The online craft bazaar Etsy made its debut on the Nasdaq stock market Thursday, signaling the birth of an unusual public corporation — and not just because its employees carry around compost on bicycles, or because its regulatory filings are peppered with phrases like, “We keep it real, always.”
Etsy is one of a growing number of companies, called B Corps, that pledge to adhere to social and environmental accountability guidelines set by a nonprofit organization called B Lab. And Etsy on Thursday became only the second for-profit company to go public out of more than 1,000 companies that have that certification.
Etsy shares closed on Thursday at $30, almost twice their initial public offering price, in one of the most closely watched market debuts this year.
Ringing the opening bell at Nasdaq’s headquarters in Times Square, amid cheers and confetti and Etsy ads flashing on the screens outside, Etsy’s chief executive, Chad Dickerson, called the debut “an important milestone.” Selected Etsy vendors held a bazaar of their wares in one corner of the square, including a Brooklyn-based vintage clothes seller, an Israeli jewelry designer and a Somerset, Mass., store that sells superhero capes for children.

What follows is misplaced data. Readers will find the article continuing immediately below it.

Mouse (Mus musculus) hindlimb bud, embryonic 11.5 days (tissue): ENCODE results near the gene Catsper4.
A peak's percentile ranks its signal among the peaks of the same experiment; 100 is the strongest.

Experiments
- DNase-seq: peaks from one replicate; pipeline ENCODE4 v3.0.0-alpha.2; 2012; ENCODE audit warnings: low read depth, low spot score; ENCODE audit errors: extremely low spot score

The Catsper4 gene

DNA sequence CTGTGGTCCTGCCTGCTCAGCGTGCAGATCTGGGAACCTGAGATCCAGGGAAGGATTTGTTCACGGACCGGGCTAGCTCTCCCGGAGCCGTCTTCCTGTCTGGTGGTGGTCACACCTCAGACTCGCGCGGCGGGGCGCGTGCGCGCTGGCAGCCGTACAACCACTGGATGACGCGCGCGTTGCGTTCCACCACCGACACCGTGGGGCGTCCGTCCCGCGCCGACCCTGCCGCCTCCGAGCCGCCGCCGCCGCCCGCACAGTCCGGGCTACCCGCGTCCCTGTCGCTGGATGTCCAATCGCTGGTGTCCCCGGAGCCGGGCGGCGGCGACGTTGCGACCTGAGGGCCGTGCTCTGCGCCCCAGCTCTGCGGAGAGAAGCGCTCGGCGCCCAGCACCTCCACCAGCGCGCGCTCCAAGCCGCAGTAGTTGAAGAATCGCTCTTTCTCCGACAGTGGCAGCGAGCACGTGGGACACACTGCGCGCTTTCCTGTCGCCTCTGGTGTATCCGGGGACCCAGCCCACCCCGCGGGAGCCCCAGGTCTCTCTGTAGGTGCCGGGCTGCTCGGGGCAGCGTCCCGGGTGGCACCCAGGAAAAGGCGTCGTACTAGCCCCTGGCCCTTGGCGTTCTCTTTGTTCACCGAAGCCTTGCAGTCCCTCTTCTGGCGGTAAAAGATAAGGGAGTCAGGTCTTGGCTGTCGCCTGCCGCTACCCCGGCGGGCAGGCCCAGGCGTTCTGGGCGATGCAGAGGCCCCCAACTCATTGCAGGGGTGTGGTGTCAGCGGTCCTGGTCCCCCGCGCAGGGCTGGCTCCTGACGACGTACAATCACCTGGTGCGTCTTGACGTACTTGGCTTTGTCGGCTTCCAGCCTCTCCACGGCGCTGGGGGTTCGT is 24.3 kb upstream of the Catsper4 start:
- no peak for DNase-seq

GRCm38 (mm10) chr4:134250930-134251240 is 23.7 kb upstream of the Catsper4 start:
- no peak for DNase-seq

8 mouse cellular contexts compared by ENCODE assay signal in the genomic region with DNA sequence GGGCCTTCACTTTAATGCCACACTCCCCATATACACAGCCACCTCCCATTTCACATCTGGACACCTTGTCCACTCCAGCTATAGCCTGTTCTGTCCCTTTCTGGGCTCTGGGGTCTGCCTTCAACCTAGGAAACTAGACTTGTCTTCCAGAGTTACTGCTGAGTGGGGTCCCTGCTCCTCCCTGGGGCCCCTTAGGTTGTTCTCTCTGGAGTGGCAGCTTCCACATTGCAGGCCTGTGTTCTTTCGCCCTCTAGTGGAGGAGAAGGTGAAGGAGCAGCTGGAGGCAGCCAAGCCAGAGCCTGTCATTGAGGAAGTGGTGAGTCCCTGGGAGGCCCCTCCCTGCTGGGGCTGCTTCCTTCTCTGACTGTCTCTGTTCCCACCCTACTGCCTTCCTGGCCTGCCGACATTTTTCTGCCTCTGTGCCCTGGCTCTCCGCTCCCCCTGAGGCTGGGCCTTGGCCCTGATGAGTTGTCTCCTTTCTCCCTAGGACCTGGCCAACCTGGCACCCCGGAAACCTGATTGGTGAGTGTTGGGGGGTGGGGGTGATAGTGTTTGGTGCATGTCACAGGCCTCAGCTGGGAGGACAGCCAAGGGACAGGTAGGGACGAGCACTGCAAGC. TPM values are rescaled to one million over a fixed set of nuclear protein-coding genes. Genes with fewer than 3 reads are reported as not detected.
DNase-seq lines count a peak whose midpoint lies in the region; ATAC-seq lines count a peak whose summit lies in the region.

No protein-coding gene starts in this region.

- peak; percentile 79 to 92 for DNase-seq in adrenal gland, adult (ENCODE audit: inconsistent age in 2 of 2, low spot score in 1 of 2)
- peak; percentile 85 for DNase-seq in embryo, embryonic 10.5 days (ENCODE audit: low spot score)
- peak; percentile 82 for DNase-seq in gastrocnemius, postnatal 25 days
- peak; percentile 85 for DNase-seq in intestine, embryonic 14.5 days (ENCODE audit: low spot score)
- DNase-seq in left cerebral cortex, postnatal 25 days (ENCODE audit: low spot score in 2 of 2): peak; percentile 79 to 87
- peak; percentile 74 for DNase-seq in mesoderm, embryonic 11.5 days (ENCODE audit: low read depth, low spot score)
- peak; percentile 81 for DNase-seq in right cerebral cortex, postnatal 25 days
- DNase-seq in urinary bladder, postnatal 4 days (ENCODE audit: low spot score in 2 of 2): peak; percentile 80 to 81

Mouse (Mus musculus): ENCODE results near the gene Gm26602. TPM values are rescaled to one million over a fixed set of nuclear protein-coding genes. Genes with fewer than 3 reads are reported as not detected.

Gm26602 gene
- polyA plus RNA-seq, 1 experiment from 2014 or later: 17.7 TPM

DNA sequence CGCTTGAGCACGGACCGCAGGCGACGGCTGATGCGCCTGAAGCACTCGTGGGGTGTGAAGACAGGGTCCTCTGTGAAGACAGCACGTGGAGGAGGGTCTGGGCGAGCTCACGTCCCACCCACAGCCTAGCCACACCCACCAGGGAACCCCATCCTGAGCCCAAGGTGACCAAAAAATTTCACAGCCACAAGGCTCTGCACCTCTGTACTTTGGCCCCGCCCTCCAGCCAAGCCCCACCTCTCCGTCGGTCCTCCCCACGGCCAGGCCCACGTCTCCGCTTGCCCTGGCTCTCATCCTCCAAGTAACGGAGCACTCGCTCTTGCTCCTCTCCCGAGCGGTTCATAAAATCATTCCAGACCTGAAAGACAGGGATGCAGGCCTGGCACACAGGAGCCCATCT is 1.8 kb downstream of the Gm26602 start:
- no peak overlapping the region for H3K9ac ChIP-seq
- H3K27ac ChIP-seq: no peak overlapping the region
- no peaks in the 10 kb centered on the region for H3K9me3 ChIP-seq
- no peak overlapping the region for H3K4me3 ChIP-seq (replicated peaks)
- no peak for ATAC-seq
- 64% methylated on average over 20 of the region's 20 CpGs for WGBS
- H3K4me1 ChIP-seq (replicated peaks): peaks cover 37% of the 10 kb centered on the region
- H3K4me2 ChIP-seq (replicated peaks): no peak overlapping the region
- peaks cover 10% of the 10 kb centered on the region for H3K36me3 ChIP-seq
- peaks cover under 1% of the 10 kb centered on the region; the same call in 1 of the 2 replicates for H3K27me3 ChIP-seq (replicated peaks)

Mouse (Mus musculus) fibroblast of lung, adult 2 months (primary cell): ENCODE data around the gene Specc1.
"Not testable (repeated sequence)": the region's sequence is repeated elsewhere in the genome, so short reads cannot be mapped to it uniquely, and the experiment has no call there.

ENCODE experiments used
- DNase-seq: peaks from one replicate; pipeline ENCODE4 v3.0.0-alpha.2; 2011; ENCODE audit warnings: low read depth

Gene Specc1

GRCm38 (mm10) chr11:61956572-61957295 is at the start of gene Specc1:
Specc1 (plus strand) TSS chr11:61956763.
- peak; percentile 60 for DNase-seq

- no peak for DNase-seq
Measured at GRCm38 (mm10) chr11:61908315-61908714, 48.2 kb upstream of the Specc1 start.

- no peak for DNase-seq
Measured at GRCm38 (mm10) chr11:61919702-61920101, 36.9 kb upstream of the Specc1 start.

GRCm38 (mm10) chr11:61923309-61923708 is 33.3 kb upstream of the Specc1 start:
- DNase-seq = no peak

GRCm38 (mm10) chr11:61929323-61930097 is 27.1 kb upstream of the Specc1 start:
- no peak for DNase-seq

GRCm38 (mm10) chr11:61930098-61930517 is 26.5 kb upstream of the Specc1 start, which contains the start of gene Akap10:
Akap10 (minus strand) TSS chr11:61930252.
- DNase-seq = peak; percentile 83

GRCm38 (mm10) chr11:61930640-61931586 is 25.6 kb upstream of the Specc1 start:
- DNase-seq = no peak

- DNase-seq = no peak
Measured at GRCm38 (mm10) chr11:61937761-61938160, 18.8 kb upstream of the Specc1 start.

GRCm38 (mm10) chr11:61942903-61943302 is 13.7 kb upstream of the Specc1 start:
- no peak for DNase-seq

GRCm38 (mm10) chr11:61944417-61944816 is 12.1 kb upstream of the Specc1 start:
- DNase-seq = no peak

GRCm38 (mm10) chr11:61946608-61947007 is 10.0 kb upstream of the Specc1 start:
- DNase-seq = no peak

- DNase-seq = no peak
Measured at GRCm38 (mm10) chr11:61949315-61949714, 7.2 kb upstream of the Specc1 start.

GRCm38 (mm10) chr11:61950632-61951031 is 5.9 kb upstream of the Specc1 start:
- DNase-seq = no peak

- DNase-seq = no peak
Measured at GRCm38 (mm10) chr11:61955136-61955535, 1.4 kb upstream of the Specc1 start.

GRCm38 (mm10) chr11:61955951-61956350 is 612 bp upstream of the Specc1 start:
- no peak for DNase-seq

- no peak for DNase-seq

Overnight, Etsy priced its public offering at $16 a share, at the top end of the company’s proposed range, valuing the company at $1.78 billion. And in a nod to its small-business roots, it capped the amount of stock retail investors had access to in the offering to $2,500, to get as many individuals as possible to participate, including its vendors.
“The success of our business model is based on the success of our sellers,” Mr. Dickerson said in an interview. “That means we don’t have to make a choice between people and profit.”
Etsy’s initial public offering is indeed a milestone for a quirky online marketplace born a decade ago in a Brooklyn loft as a way for one of its founders to peddle handmade wooden goods.
It is also an experiment in corporate governance, a test of whether Wall Street will embrace a company that puts doing social and environmental good on the same pedestal with, if not ahead of, maximizing profits.
SOURCE: HIROKO TABUCHI
The New York Times